Some wear full-length jeans. For example Rossencraft (sic) is sawn-off whilst Gilderstone (sic) is full-length. Why? Is this some fashionista-inspired quasi-Danish haberdashery USP? I’ve been to Denmark. I never saw anyone dressed like that. I also have a book of costumes throughout the ages. This particular combo – purple shirt, blue denim jacket and charcoal sawn-off jeans for example (worn by the un-named King) never features. Would the show be materially (sorry) altered if all abandoned their sawn-offs for full-lengths? No. Breeches, which I assume is the template being sought here, might work. Possibly. With appropriate accoutrements. But sawn-off jeans don’t.
Another distraction was what was described to me as the “Rostrum Ballet”. Three weighty four-by-two slabs of steel-deck were heaved, pushed, tipped, rolled, flipped, up-ended, slid and dragged by the cast throughout the proceedings – often to no discernible purpose. By the end of the run Ilissos is either going to be an extremely muscle-bound company or there are going to be some serious back problems. I’m all for innovative ideas: but I like to see the point.
Hot-pants-clad Ofelia is played to excellent effect by Maryam Grace: she variously plucks violin strings and guitar strings and heart-strings with her mournfully prescient ballads. John Hyatt as Corambis (aka Polonius) is a fully paid-up member of the bumbling fool school of acting with extra added bumble: you’re never quite sure if he’s immersed in an extended bumble-ramble or has just forgotten his lines – never a good look. And the sotto voce un-named King (the Claudius equivalent) wears an inquisitive look throughout the show as if he’s thinking “Why am I wearing this denim jacket paired with these ridiculous sawn-off jeans?”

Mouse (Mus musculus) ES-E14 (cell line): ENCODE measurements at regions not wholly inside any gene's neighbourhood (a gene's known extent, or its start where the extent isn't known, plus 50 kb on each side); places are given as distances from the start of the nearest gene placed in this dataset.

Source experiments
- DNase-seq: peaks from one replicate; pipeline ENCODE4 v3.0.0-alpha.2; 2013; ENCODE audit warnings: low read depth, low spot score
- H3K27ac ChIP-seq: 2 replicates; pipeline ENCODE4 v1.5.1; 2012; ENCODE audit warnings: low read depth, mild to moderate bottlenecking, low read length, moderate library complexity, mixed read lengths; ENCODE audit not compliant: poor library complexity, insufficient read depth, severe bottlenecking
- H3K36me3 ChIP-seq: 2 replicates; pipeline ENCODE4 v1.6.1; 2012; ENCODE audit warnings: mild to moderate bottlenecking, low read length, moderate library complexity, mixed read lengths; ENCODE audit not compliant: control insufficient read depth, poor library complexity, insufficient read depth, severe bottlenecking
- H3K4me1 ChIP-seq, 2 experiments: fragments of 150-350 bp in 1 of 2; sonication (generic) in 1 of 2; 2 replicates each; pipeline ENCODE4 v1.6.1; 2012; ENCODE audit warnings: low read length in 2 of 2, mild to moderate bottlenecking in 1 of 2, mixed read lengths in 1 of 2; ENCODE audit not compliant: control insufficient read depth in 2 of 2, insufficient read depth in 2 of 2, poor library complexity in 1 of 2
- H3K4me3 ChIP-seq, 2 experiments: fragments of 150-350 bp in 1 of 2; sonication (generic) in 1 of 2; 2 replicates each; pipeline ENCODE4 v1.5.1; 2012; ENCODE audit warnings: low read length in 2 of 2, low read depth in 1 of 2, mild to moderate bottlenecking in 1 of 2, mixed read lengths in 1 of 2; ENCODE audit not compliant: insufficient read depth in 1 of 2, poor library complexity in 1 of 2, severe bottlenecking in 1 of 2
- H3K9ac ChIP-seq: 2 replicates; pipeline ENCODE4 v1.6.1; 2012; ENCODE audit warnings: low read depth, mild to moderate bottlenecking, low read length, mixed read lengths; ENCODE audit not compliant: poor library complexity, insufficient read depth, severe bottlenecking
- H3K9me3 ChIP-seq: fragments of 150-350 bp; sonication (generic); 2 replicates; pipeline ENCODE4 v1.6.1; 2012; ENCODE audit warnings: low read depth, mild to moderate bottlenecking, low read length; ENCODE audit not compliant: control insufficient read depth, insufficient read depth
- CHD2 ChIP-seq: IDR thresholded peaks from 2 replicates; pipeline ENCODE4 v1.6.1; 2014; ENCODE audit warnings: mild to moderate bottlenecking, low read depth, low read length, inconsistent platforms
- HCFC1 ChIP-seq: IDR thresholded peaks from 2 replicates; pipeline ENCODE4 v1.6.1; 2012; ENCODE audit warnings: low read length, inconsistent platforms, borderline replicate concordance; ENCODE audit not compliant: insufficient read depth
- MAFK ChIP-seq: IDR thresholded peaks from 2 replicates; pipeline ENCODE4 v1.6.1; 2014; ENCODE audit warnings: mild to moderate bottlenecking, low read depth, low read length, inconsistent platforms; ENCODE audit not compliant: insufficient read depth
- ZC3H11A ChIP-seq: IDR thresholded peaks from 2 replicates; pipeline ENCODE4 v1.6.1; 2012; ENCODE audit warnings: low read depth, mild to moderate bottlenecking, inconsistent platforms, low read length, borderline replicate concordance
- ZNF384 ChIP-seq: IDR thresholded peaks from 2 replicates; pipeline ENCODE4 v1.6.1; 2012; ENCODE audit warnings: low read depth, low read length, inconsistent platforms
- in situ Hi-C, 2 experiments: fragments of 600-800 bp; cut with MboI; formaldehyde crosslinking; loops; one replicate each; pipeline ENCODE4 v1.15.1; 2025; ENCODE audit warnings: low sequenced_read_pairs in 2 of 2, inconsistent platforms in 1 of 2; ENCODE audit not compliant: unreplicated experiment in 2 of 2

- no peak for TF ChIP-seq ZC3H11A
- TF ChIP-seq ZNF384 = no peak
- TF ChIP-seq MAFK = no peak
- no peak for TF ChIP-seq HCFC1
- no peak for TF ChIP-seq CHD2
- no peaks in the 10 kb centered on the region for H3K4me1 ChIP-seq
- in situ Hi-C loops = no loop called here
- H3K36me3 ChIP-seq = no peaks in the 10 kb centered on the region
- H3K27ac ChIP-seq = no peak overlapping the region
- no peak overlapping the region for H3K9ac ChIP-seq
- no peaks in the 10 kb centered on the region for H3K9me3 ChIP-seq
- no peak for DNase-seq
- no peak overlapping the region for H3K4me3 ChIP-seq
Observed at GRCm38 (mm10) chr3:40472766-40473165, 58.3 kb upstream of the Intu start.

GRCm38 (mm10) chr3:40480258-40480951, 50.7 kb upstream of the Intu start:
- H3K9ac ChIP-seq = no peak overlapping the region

Talking of Stoppard, he’d be shocked to learn that his favourite line in Hamlet doesn’t exist in the “Mysterious First Text” which means he might well have found himself writing various drafts of a play called: “Rossencraft and Gilderstone have been despatched in England, Mother, because I had my father’s seal ring with me”.
My own feeling is that this text is not a first draft at all. I believe it to be a bowdlerised version of the original as set down by paid scribes in the audience for a rival company to Shakespeare’s own Kings Men at the Globe – a common practice in the Elizabethan theatre. Apparently this version was type-set by a printer’s apprentice, John Leason, as his first job in the “fiendishly complicated process” of setting type. Perhaps he was given this text as a try-out to earn his spurs before he was allowed to be let loose on the real stuff. As with most Shakespearean myths we just don’t know – we have no single text of any of his plays in his own hand.
What we do know is that Hamlet is a great play – and this version isn’t. And now I’ll say it because this text doesn’t: “Goodnight, Sweet Prince”.
Review by Peter Yates
Produced and presented by Ilissos
Hosted by The Cockpit
It’s the Hamlet you may never have heard of: compact, active, and the first version printed in Shakespeare’s name. It vanished for two centuries, until a copy turned up in a broom cupboard, causing a sensation.
Is it Shakespeare’s first draft, a pirate forgery, or the play that enthralled audiences four hundred years ago? Leave your certainties at the door, as you meet Hamlet in a startling new dramatic light.
Tuesday 5th to Saturday 30th April 2016, excluding Sundays and Mondays.